Loving Across Our Differences | President’s Blog

May 30, 2022

But the fruit of the Spirit is love, joy, peace, forbearance, kindness, goodness, faithfulness, gentleness and self-control….

Galatians 5:22-23

There is nothing more central to my identity than my faith in Jesus Christ. I will spend the rest of my life and my career spreading the Gospel and making disciples of Jesus Christ. But my commitment to Christ does not stop me from loving and respecting my brothers and sisters of different religious backgrounds or of no religious faith at all. Consider that: I will spend the rest of my life spreading the Gospel of Jesus Christ—that Jesus was born of a virgin, suffered and died for my sins, rose from the dead, ascended into to heaven, and will come again to judge the living and the dead. I do not believe Jesus is one of many ways to God the father. I believe Jesus’ words in John 14:6 are true: “I am the way and the truth and the life. No one comes to the Father except through me.”

My Jewish and Muslim brothers and sisters believe I am wrong about Jesus. Jews believe the messiah has not yet come. Muslims believe Jesus was a prophet of God (Allah) but that he was never crucified and died and therefore never rose from the dead. Yet, despite those core, fundamental differences concerning Jesus, I can love and respect them. In fact, my Christian faith demands that I do. Loving and respecting them does not mean I agree with them. I do not. Yet, I can still love and respect those who think what I believe in more deeply than anything else is wrong.

Now consider the struggle Christians in the U.S. have today with loving and respecting even other Christians who have a different political partisanship or who voted for a different candidate for president in the 2020 election. Consider the fact that American Christians, who agree that Jesus was conceived by the Holy Spirit and born of a virgin, will literally curse, berate and defame each other because of policy differences on taxes, renewable energy, school choice, etc. There is nothing in such behavior that glorifies God. There is nothing in such behavior that is reflective of the Christ we claim to represent. Most dangerous of all, such behavior tears down our Christian witness. What in such behavior is a nonbeliever supposed to see or hear and be drawn to life in Christ?

We must learn, again, to love each other across our differences.

Three men in a heated argument

Mind you, some differences are bigger and more important than others, and there is no compromise on what is the truth. But the idea that Christians must have identical political priorities or vote for the same candidates to be deserving of love and respect is a ruse of the devil, intended to distract us from what should be our priority—spreading the Gospel and making disciples. We can’t make disciples when we are busy defaming and tearing each other down over relatively superficial public policy issues. We do not have to agree to love.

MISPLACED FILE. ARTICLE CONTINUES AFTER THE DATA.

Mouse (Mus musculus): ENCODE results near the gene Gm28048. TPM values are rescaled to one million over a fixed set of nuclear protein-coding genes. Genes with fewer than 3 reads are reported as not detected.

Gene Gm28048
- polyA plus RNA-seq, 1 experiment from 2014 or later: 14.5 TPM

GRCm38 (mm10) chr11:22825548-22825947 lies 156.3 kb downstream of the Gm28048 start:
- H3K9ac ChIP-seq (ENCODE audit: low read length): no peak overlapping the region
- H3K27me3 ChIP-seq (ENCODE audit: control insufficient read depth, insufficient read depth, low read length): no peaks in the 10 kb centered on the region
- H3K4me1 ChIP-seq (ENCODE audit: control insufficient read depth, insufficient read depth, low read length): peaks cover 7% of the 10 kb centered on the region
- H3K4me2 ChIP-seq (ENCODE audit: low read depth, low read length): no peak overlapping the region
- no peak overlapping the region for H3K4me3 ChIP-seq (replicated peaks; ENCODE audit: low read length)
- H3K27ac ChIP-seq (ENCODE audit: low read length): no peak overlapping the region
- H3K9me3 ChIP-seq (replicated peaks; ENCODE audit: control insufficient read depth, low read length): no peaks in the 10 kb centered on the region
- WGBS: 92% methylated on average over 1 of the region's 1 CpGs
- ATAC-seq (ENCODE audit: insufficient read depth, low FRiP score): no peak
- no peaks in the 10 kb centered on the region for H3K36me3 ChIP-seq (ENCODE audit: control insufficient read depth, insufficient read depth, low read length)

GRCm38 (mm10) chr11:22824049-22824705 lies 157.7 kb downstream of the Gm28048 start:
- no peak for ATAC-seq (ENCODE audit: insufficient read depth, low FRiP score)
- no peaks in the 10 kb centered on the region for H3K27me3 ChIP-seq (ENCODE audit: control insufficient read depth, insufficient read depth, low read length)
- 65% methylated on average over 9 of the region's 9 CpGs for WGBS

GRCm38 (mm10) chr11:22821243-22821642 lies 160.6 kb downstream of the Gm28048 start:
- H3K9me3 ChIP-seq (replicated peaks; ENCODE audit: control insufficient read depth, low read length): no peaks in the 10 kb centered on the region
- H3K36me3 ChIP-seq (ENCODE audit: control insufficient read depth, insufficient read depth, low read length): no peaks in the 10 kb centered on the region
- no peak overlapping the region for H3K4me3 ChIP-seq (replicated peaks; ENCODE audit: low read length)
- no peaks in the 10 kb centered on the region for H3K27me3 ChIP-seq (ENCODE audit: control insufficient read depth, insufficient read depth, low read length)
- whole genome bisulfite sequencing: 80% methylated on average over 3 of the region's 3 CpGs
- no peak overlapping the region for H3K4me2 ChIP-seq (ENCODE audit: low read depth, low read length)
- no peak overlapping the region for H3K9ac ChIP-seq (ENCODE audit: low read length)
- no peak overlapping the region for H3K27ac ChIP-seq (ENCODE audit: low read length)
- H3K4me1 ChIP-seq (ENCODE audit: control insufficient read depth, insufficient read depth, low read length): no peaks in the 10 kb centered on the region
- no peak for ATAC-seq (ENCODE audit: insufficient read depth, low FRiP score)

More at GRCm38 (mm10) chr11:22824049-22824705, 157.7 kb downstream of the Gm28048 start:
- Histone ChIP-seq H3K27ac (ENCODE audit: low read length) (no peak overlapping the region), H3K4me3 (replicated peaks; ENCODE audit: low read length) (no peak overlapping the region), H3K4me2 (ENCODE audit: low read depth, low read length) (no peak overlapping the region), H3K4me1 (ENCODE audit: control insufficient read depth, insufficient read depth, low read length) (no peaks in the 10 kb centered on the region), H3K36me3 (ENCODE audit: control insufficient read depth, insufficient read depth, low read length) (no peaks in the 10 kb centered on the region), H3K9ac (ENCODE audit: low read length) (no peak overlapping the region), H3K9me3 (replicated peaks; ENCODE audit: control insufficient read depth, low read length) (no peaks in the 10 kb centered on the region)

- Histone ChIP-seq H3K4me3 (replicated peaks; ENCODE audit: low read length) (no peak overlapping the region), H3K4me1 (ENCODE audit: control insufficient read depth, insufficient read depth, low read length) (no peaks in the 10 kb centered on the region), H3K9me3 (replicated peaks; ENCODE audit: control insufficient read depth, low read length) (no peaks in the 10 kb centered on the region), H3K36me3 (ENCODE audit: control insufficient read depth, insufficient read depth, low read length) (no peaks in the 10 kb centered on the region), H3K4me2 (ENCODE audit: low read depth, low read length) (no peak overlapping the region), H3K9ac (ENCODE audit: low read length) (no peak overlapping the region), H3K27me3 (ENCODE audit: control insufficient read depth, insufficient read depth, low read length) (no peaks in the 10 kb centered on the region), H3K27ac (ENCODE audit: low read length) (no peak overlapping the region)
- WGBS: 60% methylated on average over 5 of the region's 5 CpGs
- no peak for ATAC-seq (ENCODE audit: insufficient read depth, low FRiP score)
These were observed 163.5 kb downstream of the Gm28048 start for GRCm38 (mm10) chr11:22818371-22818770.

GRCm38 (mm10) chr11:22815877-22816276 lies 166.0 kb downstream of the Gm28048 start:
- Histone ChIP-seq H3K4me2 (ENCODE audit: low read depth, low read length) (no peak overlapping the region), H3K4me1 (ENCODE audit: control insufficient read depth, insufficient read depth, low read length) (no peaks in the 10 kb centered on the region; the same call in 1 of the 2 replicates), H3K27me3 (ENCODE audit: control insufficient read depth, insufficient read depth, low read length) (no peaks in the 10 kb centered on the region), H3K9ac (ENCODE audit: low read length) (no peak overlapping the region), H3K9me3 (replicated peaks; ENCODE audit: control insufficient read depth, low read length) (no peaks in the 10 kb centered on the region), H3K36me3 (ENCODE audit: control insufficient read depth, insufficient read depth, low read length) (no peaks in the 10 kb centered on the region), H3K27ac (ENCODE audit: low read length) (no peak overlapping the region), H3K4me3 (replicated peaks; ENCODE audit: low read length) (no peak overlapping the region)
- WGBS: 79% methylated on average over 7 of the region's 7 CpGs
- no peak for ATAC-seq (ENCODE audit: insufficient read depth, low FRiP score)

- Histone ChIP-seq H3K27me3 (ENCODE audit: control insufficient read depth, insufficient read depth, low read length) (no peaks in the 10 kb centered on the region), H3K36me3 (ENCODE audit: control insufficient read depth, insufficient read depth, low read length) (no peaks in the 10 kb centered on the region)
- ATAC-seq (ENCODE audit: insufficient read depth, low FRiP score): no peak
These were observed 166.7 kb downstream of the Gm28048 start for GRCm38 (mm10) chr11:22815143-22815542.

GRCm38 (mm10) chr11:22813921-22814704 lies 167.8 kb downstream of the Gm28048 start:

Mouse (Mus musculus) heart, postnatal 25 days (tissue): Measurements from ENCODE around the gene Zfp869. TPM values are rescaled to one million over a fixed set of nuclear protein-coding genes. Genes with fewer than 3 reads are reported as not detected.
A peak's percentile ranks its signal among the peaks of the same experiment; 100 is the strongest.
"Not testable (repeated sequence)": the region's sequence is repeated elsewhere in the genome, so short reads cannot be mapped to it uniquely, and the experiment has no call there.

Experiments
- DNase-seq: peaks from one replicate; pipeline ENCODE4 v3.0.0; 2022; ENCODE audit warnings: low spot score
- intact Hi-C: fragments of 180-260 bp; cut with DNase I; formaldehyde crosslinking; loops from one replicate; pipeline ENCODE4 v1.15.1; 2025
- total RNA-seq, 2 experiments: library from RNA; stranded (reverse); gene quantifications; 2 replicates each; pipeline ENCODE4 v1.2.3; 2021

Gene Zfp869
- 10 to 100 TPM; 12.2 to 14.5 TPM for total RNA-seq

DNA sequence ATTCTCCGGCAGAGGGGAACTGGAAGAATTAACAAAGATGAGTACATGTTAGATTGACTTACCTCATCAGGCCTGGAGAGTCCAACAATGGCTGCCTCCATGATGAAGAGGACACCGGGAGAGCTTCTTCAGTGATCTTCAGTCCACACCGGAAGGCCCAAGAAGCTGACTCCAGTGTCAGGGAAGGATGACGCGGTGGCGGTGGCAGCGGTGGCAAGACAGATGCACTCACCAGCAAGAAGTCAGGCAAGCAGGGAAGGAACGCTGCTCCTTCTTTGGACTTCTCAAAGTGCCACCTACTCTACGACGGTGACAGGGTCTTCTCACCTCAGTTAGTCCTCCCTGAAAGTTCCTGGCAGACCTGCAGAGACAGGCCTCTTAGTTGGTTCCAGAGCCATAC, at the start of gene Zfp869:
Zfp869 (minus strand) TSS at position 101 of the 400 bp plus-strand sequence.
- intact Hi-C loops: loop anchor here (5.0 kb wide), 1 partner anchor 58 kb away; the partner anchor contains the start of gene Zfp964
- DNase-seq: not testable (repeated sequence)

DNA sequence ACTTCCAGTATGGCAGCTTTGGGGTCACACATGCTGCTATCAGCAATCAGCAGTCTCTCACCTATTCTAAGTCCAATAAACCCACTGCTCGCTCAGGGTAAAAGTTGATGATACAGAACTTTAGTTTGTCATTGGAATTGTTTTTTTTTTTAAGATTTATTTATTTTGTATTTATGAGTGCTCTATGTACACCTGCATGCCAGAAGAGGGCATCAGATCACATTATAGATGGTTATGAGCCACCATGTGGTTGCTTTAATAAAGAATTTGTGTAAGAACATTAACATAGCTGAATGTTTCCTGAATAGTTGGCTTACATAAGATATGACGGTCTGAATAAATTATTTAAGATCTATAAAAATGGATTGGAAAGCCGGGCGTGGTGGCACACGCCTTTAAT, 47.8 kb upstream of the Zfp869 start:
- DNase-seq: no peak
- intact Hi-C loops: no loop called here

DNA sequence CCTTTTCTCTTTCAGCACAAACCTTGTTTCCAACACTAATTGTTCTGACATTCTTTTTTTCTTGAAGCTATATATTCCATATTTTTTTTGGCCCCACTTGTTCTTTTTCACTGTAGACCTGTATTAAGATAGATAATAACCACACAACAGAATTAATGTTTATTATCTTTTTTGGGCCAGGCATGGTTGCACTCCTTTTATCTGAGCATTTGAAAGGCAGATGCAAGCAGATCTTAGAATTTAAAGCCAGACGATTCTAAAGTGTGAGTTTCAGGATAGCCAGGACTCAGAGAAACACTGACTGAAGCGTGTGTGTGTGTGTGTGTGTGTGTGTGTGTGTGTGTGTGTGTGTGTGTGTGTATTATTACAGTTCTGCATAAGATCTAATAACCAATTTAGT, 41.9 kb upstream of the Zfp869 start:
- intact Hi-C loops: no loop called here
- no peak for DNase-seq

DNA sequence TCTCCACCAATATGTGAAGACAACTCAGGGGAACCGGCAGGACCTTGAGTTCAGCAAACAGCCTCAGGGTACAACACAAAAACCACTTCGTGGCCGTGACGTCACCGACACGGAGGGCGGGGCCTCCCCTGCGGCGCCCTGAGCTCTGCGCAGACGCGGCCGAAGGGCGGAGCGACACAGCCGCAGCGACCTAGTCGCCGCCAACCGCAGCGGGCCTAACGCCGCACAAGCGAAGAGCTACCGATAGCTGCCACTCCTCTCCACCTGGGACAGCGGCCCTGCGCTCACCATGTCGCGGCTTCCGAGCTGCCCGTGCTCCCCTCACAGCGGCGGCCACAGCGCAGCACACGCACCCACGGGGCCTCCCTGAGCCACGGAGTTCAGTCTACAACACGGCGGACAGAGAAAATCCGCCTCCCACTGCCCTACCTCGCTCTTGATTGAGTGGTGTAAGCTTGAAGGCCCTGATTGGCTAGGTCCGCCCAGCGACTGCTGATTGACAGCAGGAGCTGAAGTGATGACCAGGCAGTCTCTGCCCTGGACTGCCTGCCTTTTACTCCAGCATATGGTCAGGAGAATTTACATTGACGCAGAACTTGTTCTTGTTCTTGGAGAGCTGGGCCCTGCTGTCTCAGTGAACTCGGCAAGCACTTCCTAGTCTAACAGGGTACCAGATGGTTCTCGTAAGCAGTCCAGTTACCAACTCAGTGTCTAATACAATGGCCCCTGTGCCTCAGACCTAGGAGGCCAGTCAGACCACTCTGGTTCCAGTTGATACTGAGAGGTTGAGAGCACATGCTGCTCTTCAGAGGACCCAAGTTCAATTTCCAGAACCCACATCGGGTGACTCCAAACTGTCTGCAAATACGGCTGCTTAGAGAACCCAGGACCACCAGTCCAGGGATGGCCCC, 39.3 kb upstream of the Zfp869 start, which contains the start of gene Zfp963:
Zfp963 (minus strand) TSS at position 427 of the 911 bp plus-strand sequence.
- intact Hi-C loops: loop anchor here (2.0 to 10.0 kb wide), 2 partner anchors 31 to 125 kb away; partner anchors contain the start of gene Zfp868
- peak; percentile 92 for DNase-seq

If we are truly living in and being led by the Spirit, our behavior ought to be different than the behavior of those around us who are not. The fruit of the Spirit ought to be more clearly manifested in our lives, in our speech, in our walk. The Apostle Paul gives us guidance in Galatians 5:19-24:

19The acts of the flesh are obvious: sexual immorality, impurity and debauchery; 20idolatry and witchcraft; hatred, discord, jealousy, fits of rage, selfish ambition, dissensions, factions 21and envy; drunkenness, orgies, and the like. I warn you, as I did before, that those who live like this will not inherit the kingdom of God.

22But the fruit of the Spirit is love, joy, peace, forbearance, kindness, goodness, faithfulness,23gentleness and self-control. Against such things there is no law.24Those who belong to Christ Jesus have crucified the flesh with its passions and desires.25 Since we live by the Spirit, let us keep in step with the Spirit. 26Let us not become conceited, provoking and envying each other.

As ambassadors of our Lord and Savior Jesus Christ, we can do better. Let us commit to doing better. If God, who is perfect, loves and has mercy on a wretch like me, I can certainly look past my differences with my brothers and sisters and love them as Christ has commanded (Mark 12:31).

President Wayne D. Lewis Jr.

About the Author

With 20 years of experience in education, higher education leadership is a calling for Wayne D. Lewis, Jr., President of Houghton University. He is recognized as being a champion for students; focusing on improving educational access, opportunities and experiences for students, including those who have historically been underserved.

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